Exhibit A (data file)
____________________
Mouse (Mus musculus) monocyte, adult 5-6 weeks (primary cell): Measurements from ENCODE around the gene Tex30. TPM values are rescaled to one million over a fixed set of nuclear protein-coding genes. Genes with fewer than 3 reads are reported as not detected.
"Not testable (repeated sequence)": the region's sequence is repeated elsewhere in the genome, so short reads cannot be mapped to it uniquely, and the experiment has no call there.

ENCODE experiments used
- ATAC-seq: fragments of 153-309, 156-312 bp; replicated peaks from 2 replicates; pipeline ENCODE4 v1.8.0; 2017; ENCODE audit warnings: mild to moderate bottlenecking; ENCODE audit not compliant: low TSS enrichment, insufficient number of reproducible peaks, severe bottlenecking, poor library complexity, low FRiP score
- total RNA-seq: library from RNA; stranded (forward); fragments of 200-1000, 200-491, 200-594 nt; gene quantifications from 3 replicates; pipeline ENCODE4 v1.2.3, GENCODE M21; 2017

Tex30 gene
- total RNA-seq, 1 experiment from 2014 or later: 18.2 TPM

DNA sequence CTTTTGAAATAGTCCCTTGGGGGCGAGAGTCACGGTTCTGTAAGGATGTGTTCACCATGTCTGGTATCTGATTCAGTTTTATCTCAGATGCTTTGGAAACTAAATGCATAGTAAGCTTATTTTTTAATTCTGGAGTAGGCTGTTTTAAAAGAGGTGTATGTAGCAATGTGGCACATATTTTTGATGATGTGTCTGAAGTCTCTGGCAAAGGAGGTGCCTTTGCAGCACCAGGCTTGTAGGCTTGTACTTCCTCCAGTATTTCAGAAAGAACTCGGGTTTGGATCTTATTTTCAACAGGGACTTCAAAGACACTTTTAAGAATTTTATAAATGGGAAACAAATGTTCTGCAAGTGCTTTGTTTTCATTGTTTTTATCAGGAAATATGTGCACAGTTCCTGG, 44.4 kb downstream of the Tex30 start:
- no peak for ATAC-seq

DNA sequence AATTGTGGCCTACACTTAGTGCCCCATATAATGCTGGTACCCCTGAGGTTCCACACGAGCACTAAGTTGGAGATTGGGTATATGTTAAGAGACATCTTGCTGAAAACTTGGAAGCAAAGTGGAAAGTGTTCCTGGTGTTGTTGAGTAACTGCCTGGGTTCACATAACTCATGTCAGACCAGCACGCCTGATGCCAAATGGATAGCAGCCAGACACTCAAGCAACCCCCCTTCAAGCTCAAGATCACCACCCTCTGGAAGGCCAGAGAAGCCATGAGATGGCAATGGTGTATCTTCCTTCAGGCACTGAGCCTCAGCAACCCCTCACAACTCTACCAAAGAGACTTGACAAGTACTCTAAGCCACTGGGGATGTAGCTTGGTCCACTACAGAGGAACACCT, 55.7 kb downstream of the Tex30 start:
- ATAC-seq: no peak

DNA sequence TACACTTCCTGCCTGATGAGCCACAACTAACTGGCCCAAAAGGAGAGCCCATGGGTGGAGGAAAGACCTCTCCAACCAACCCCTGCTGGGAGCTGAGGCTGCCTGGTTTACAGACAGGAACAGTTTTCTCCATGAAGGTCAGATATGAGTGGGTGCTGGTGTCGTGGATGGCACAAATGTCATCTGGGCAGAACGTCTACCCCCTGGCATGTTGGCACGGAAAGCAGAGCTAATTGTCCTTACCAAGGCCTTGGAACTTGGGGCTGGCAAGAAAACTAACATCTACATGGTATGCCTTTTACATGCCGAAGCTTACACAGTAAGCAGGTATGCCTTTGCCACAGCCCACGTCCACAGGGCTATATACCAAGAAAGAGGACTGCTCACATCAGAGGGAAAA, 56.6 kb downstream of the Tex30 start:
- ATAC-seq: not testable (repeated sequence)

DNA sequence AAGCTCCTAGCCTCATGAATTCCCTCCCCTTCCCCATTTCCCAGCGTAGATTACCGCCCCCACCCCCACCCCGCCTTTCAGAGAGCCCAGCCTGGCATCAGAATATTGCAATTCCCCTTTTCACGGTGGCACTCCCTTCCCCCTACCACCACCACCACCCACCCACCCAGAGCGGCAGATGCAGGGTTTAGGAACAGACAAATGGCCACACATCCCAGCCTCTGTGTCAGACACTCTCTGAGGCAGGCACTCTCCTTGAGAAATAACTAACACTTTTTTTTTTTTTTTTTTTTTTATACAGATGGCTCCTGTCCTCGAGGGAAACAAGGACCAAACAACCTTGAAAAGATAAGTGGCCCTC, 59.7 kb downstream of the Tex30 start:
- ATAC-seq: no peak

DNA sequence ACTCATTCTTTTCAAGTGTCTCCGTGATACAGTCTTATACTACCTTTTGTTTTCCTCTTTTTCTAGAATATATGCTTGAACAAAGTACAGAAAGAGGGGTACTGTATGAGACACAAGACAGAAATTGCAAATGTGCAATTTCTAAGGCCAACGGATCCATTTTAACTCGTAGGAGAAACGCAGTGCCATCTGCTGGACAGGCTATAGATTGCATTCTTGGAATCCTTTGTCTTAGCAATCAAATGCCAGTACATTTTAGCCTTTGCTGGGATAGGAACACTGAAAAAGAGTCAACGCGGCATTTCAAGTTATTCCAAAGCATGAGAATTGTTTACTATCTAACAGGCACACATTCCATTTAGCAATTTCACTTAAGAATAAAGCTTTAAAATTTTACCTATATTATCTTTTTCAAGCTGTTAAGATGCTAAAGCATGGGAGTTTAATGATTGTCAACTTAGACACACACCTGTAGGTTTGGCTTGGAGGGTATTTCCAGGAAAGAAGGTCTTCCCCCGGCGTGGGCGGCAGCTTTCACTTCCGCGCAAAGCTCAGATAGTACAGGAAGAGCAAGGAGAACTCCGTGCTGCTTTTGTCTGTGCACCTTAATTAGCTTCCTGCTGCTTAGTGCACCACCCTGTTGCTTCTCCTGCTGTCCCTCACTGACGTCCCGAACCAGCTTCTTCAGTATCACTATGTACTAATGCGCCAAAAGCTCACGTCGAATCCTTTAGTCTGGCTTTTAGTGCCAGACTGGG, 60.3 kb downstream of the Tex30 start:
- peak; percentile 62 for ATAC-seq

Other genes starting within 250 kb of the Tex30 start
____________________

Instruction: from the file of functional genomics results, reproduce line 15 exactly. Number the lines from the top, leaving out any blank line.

- ATAC-seq: no peak